Carlos Infante: Yeah, I actually have watched a lot of those. They are very good movies. I think the quality comes from the fact that there was a lot of censorship back in those days. So filmmakers had to find ingenious ways to tell a story without being crude or doing things that– nowadays it seemed like unnecessary, I mean sex scenes seem to me like if they don’t add anything to the plot, then why have them.
Brett McKay: Yeah. Well Carlos, you talked about this a little bit already, but how did your father influenced your conception of manliness?
Carlos Infante: Well, my father, I don’t think he really has as much influence as my granddad because technically he has been sort of like an absentee dad. He works a lot, but we hardly had growing up a lot of father and son moment. I lived in the States for a while and I was at Boys Scout, but my dad wasn’t really involved in that, my mom was but not my dad, not as much as my mom was. But he did teach me my values, did learn my values from my dad. My appreciation for literature, he reads a lot and of course he pushes us to read as well as he is a very well informed man. So we really tend to talk about a variety of subject.
Brett McKay: Very good. Carlos, one thing we talked about on the website sometimes is about how man our age, twenties, thirties didn’t learn some of the skills our grandfathers knew or our dads know. Is there one thing your dad can do or your grandfather could do that you can’t?
Carlos Infante: Well, my dad can multitask. It’s amazing. I used to hear my dad teaches my aunt. He used to tell stories about when he was a kid. He could actually watch TV, read a book, listen to the radio and do his homework, something like that. I mean it’s amazing. He is a very smart man, a hardworking man and I think the thing that impressed me the most is the fact that he can solve people’s problems, at least professional problems. He has had a few jobs in the past few years where basically the companies aren’t that good. He just comes in and changes everything or as much as he can. Cost-effectiveness, he does it. It’s amazing. He’s very smart, so a very smart man.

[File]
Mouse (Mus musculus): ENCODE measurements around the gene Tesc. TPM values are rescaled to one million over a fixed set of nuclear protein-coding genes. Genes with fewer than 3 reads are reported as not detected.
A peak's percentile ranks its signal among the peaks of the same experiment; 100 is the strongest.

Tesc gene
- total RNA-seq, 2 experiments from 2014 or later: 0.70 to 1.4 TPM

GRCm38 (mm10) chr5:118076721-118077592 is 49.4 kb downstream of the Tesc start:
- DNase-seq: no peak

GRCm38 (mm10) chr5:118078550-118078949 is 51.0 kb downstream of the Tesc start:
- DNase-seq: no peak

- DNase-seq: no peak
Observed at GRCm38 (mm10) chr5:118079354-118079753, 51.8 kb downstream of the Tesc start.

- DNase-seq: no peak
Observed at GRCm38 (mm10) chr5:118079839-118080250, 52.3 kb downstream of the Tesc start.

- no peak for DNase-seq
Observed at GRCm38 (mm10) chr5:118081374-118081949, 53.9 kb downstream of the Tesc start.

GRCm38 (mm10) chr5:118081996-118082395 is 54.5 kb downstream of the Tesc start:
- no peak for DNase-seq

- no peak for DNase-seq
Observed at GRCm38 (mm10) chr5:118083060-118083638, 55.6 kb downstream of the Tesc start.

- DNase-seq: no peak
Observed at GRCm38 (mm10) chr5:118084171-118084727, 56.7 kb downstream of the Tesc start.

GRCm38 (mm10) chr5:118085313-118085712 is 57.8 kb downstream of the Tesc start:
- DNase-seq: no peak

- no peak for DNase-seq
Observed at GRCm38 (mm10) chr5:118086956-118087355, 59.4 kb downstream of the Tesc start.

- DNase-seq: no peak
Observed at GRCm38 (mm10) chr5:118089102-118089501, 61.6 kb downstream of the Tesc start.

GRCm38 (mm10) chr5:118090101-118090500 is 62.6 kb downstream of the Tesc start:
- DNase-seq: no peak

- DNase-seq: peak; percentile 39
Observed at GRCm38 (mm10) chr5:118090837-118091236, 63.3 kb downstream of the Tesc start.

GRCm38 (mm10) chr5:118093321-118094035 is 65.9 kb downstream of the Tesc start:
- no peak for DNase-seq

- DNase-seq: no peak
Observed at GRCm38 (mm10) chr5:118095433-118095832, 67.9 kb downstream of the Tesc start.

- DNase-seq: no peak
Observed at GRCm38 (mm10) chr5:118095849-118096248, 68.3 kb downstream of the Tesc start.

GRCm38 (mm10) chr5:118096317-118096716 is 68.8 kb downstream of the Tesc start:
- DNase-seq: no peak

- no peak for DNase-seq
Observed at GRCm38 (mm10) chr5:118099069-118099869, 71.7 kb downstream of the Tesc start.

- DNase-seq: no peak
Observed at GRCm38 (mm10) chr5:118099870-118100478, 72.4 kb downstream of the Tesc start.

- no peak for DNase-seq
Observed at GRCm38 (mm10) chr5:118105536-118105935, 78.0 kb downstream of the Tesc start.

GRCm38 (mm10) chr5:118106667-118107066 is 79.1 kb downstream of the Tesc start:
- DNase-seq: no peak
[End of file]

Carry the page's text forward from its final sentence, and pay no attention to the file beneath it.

Brett McKay: Very cool. And Carlos, last question, what’s the hardest thing you have ever done as a man, either emotionally, physically, intellectually in your life?
Carlos Infante: Well, this basically takes us back to the first answer, just surviving those eight years of getting into college. I mean, 2000 to 2002 are totally the most difficult year I ever had because my dad wasn’t really supporting me or guided me. I was totally lost and I had my mom to support me, but most of the time it was just me trying to come out of this hole I was in and really know who I was and what I wanted to do. That was probably the most difficult thing I’ve ever gone through.
Brett McKay: Are there any lessons that you’ve taken away from that experience?
Carlos Infante: Definitely. One of the things that I actually learned is not to have regret. If my life took me there, if my choices took me there to that particular situation, then instead of looking back and saying, I wish I had done things differently, I’ll just go ahead and say, well, I’ll do things differently from now on, but not really look back at what could have been, but what is, and slowly I have no regrets anymore. I used to have regrets even before that about…oh I wish I’ve done things differently, but I learned that I experienced that there are no worries, either you learn from the past and not obsessed with it, but take those lessons and move forward is much better than just holding on to something that is counterproductive.
Brett McKay: Well, Carlos, thank you for your time. It’s been very interesting talking to you and it’s been a pleasure.
Carlos Infante: The pleasure is mine.
Brett McKay: That wraps up another edition of The Art of Manliness podcast. For more manly tips and advice, check back at The Art of Manliness website at www.artofmanliness.com. And until next week, stay manly.